Motorcycling is enjoying a gradual rise in popularity today, with more and more people getting into the niche, either as a hobby, sport, or means of transport. It’s no wonder that more motorcycle models are emerging day in and day out in different designs, sizes, and prices, targeting the preference of different bikers. However, there have been classic and vintage motorcycles manufactured decades ago, still worth remembering. Vintage motorcycling enthusiasts have probably come across or even owned the 1995 Bimota Mantra. Leaving its typical niche of a sports bike, Bimota, a reputable Italian brand went on to try the roadster exercise. Knowing its high reputation, you should expect a very particular machine. So, what was the 1995 Bimota Mantra like? Here is a closer look at remembering the 1995 Bimota Mantra to check out the properties and features of this motorcycle.
History Of Bimota Company
Bimota is an Italian custom motorcycle manufacturer. The company, based in Rimini Italy, debuted in 1973 by Giuseppe Morri, Valerio Bianchi, and Massimo Tamburini. Its name was derived from the first two letters of each of the founder’s surnames. According to Misukltd, Bimota initially focused on producing high-quality motorbikes around already existing engines. From the start, they customized the top Honda, Suzuki, and Kawasaki models. In the late 1970s, Bimota also worked in developing Lamborghini branded motorcycles. They also customized Ducati and Yamaha motorbikes in the 1980s. Generally, the company has had some difficult few years, but toward the end of 2017, it seems to be fairly secure with six motorcycles in its product line up, but in real Italian style, this might change overnight.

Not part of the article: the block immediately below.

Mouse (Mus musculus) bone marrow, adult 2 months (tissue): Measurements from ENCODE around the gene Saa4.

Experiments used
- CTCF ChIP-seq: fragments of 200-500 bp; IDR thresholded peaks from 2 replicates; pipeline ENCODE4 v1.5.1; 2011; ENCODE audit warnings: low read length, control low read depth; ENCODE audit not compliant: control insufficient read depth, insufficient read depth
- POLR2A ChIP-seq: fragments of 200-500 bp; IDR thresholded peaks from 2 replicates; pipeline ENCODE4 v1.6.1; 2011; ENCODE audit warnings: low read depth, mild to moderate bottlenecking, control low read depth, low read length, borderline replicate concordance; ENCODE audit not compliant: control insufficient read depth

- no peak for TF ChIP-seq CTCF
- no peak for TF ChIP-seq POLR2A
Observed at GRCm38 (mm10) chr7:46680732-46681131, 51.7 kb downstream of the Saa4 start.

1995 Bimota Mantra Overview
Bimota stuck Ducati 900SS in a naked bike package to make the vintage 1995 Bimota Mantra model. The Mantra was one of the two attempts by Bimota to sell different bikes than they used to -sports bikes-, with the other one being Supermono. The 1995 Bimota Mantra represents the company at its most outrageous and confident period. The bike has a top design that is impossible to ignore. While people might either love or hate it, true bikers will like to have the Bimota Mantra in their garage. The motorcycle was designed by Sacha Lakic, who was offered a free rein to design the motorbike of his dreams. Lakic had already previously earned a good reputation in designing Avant-garde machines for numerous firms. He had begun his career in the automotive industry in the Peugeot company working under the popular Paul Bracq designing his first motorcycle project in 1986 where he made the Axis 749, a redesigned Yamaha FZ750.
1995 Bimota Mantra Features
The 1995 Bimota Mantra is a unique and eloquent machine that seems to know just a single word; sport! According to Visor Down, once on board, you will love the driving position; sufficient on the front to counter the commotion but no surplus to spare the vertebrae. The Mantra is powered by a powerful Ducati engine with top-notch ergonomics, chassis, and suspension. When you pilot it, you will find the unique soul of the bike, as one of the enjoyable machines, particularly on winding roads. The mirrors are well apart and pear-shaped with the stepped-dual seat that are relatively low for a distinctive experience. The chassis components are also superior, including; Brembo brakes with dual discs in the front, Paioli suspensions, and a strong perimeter frame made of oval section aluminum trellis. It has a similar geometry to the older DB2 model. The braking of the Mantra is as fierce as any other racing replica, courtesy of its light weight and front brake combination of four-pot Brembo calipers and twin 320 mm floating discs and backed up by the rear disc. Although the 17-inch wheels are not pure sports designs, they provide a great grip.